It’s time for a classic Alfred Hitchcock film. He’s made quite a few good mystery thrillers over the years and his writing skills are always consistent. That being said, this is definitely one of those plots that doesn’t really age well, or you could make the stronger case that it was never a good plot. As such, the very concept of it limits the execution quite a bit. It’s not a film that is nearly as enjoyable as his average flick, but still retains more dignity than other films of its nature would nowadays.
The movie starts off with someone being arrested as a Nazi spy. He is arrested and taken to the chair, but the government isn’t able to get a whole lot of useful information out of it. As such, Agent Devlin is instructed to locate the traitor’s daughter Alicia, as she has long been opposed to his betrayal. She is reluctant to do so, but Devlin gets her on board eventually. That’s when he learns the truth of her mission, Alicia is to marry the leader of the Nazi faction Alex and gain access to all of the secrets. Devlin has a tough choice to make. He can say no to the order and escape with Alicia or he can go through with the whole thing. Ultimately he is too scared to go with the former option so he ends up going with the latter. That’s where I lost all respect for Devlin and he never quite recovered from that. Alicia is proving to be successful at her role, but can she keep this up or will she ultimately be found out and bumped off?
It’s a mission with high stakes, but it’s such a dicey mission that there is no longer a side to root for. The only sympathetic character here is Alicia. She does a lot of stuff she did not want to do all to help Devlin out. It’s not even so much about helping the country, but just making sure that things go well for Devlin. He’s definitely not a very grateful recipient about this though and constantly treats her coldly. It’s too bad for Alicia, but at least her ending is fairly positive at least. She can be rather proud just like Devlin but you can’t blame her since otherwise she would just be caving in every time. I can’t really blame her for anything in this film, she’s at least doing her best. I don’t agree with her mission, but I blame the ones giving it to her more than her carrying it out.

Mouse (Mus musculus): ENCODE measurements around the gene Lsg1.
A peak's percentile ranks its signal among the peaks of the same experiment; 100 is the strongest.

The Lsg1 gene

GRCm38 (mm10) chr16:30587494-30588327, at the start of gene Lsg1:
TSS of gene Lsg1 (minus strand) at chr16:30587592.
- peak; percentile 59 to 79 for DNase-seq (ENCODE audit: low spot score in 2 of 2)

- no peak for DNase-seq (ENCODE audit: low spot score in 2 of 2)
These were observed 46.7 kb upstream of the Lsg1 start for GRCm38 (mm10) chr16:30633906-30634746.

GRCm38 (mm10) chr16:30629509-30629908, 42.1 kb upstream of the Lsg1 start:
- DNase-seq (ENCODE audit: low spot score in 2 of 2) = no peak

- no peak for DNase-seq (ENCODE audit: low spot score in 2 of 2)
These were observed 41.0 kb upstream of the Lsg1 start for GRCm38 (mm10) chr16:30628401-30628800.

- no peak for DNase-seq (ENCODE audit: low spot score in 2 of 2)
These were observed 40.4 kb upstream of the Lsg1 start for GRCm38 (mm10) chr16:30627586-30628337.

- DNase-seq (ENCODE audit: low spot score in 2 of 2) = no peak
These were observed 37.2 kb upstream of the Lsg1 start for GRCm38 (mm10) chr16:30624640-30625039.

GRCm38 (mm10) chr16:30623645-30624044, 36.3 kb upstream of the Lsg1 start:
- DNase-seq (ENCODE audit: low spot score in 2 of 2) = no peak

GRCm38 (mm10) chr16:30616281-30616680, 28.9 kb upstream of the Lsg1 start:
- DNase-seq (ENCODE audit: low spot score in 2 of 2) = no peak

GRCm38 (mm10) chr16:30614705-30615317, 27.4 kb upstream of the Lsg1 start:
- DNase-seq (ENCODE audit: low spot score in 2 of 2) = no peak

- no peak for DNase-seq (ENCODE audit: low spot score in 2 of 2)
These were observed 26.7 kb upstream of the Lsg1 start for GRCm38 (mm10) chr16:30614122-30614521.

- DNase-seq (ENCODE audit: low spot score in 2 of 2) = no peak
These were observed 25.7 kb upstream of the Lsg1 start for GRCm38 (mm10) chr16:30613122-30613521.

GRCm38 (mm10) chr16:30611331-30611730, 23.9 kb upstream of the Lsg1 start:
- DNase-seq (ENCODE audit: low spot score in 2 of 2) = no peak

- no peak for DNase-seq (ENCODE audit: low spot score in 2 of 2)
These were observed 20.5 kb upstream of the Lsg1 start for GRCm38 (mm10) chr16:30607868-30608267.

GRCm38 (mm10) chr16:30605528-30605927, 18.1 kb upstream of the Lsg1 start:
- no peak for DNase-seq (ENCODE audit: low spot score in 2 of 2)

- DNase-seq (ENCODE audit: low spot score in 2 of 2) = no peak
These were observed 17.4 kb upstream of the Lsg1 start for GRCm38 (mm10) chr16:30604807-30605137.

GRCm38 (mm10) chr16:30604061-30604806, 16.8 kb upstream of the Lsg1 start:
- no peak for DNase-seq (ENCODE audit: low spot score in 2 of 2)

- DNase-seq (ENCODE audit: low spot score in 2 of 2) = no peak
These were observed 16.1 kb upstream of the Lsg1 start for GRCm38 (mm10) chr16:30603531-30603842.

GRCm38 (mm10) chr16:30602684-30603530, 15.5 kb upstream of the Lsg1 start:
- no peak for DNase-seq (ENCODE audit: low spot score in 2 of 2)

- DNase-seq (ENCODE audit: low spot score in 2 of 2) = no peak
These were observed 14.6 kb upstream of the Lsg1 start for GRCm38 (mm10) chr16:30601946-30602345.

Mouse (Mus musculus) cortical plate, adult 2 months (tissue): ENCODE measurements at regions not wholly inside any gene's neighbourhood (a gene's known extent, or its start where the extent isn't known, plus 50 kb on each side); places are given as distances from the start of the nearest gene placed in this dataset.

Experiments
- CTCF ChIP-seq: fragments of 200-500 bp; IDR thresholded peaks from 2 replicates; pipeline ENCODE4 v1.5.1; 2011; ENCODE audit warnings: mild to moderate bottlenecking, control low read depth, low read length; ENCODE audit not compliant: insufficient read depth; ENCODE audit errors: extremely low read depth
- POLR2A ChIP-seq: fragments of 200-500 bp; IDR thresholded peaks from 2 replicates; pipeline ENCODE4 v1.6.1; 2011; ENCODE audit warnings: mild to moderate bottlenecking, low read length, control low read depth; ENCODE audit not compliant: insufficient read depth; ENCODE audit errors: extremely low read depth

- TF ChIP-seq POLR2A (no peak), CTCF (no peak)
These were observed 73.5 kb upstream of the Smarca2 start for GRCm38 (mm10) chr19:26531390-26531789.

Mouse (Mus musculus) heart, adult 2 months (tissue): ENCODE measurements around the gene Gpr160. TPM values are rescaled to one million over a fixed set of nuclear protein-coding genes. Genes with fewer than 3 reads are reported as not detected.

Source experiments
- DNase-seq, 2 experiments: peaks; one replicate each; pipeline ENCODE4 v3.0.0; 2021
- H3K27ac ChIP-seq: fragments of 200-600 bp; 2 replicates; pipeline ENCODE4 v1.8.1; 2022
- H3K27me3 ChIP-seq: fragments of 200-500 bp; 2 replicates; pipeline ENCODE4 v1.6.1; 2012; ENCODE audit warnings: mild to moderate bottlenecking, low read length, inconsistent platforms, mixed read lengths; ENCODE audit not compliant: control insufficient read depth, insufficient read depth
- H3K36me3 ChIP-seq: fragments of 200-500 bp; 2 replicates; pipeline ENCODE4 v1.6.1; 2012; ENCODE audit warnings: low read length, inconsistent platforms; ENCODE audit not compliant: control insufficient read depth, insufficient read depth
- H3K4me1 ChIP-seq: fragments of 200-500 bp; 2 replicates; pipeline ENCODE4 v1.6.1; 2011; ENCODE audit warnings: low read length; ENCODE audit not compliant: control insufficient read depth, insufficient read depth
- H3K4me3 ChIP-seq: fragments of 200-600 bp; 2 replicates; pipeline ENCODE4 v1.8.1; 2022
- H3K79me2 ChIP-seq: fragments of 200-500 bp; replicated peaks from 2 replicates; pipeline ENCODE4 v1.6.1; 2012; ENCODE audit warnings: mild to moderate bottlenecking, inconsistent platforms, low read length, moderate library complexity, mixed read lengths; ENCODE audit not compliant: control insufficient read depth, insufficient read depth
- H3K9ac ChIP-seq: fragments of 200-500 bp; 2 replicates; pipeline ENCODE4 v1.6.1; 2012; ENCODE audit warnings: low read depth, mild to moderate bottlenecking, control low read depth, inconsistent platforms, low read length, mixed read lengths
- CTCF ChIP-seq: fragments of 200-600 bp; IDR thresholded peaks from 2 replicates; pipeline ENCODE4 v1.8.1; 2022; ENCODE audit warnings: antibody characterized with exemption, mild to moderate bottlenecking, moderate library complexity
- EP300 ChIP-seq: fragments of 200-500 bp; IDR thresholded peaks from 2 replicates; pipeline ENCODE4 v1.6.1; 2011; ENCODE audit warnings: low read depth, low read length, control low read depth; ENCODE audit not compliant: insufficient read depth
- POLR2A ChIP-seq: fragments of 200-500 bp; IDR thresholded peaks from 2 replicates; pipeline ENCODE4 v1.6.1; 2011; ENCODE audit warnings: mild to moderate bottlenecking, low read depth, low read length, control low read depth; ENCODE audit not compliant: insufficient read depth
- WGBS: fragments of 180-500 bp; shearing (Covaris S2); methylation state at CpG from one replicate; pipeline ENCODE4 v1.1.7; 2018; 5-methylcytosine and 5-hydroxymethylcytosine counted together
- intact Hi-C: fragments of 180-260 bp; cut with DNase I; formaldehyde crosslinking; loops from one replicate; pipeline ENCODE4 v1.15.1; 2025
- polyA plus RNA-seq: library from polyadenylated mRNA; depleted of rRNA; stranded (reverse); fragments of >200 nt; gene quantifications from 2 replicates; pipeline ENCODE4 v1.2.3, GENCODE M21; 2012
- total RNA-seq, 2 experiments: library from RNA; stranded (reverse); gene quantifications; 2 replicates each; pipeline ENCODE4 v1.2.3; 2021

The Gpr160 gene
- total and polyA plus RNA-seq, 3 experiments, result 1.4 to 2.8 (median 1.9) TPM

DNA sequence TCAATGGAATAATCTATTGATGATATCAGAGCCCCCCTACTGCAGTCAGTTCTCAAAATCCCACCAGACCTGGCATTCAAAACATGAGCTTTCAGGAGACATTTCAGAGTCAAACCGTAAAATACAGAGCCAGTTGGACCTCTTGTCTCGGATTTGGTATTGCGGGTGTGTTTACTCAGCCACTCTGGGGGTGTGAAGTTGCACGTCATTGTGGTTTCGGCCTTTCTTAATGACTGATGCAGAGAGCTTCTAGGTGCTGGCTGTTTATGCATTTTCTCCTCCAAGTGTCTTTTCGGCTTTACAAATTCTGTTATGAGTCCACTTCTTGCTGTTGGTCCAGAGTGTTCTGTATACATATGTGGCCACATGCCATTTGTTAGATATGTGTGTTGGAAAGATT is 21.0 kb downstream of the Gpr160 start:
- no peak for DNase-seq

That’s why Devlin was doomed. He basically spends the entire movie sulking and whining. The guy’s a terrible agent as he couldn’t even guess what the mission was until it was told to him plainly. We’re supposed to take this guy seriously as an elite agent? He’s a scrub and I’ll go more into that later on. Agents can’t let emotions sway them but they constantly do for Devlin to the point where he makes all of the wrong calls. If you’re going to be emotionally driven then at least let it help you out. It’s like Devlin can’t do anything right. It may be harsh, but he was an absolutely terrible character. If anything Alex was far better.